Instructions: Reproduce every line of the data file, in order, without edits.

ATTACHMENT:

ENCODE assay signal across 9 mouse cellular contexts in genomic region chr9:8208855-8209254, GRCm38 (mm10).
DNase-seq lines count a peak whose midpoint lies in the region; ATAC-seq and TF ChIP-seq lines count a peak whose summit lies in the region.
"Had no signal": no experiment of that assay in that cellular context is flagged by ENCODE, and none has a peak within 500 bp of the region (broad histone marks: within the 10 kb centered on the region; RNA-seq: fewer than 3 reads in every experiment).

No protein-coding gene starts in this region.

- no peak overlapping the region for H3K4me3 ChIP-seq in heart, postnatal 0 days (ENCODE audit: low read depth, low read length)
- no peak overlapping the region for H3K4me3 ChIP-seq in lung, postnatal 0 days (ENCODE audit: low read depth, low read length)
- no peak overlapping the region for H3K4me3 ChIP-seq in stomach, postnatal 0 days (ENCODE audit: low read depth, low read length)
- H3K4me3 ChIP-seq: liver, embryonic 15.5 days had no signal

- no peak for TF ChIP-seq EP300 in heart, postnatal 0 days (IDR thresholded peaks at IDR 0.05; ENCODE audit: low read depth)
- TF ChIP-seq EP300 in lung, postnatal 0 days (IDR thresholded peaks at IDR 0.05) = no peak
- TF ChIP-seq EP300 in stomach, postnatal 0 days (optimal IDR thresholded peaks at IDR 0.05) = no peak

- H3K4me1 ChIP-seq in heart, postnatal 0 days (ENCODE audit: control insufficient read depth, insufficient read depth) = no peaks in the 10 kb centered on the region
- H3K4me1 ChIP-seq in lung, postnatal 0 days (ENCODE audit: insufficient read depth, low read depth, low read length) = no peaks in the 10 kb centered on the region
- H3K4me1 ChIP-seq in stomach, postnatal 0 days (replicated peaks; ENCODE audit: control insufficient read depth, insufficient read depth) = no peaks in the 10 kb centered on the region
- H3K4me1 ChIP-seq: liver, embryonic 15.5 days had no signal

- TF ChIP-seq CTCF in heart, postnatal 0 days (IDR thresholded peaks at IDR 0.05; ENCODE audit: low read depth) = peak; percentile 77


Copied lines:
ENCODE assay signal across 9 mouse cellular contexts in genomic region chr9:8208855-8209254, GRCm38 (mm10).
DNase-seq lines count a peak whose midpoint lies in the region; ATAC-seq and TF ChIP-seq lines count a peak whose summit lies in the region.
"Had no signal": no experiment of that assay in that cellular context is flagged by ENCODE, and none has a peak within 500 bp of the region (broad histone marks: within the 10 kb centered on the region; RNA-seq: fewer than 3 reads in every experiment).

No protein-coding gene starts in this region.

- no peak overlapping the region for H3K4me3 ChIP-seq in heart, postnatal 0 days (ENCODE audit: low read depth, low read length)
- no peak overlapping the region for H3K4me3 ChIP-seq in lung, postnatal 0 days (ENCODE audit: low read depth, low read length)
- no peak overlapping the region for H3K4me3 ChIP-seq in stomach, postnatal 0 days (ENCODE audit: low read depth, low read length)
- H3K4me3 ChIP-seq: liver, embryonic 15.5 days had no signal

- no peak for TF ChIP-seq EP300 in heart, postnatal 0 days (IDR thresholded peaks at IDR 0.05; ENCODE audit: low read depth)
- TF ChIP-seq EP300 in lung, postnatal 0 days (IDR thresholded peaks at IDR 0.05) = no peak
- TF ChIP-seq EP300 in stomach, postnatal 0 days (optimal IDR thresholded peaks at IDR 0.05) = no peak

- H3K4me1 ChIP-seq in heart, postnatal 0 days (ENCODE audit: control insufficient read depth, insufficient read depth) = no peaks in the 10 kb centered on the region
- H3K4me1 ChIP-seq in lung, postnatal 0 days (ENCODE audit: insufficient read depth, low read depth, low read length) = no peaks in the 10 kb centered on the region
- H3K4me1 ChIP-seq in stomach, postnatal 0 days (replicated peaks; ENCODE audit: control insufficient read depth, insufficient read depth) = no peaks in the 10 kb centered on the region
- H3K4me1 ChIP-seq: liver, embryonic 15.5 days had no signal

- TF ChIP-seq CTCF in heart, postnatal 0 days (IDR thresholded peaks at IDR 0.05; ENCODE audit: low read depth) = peak; percentile 77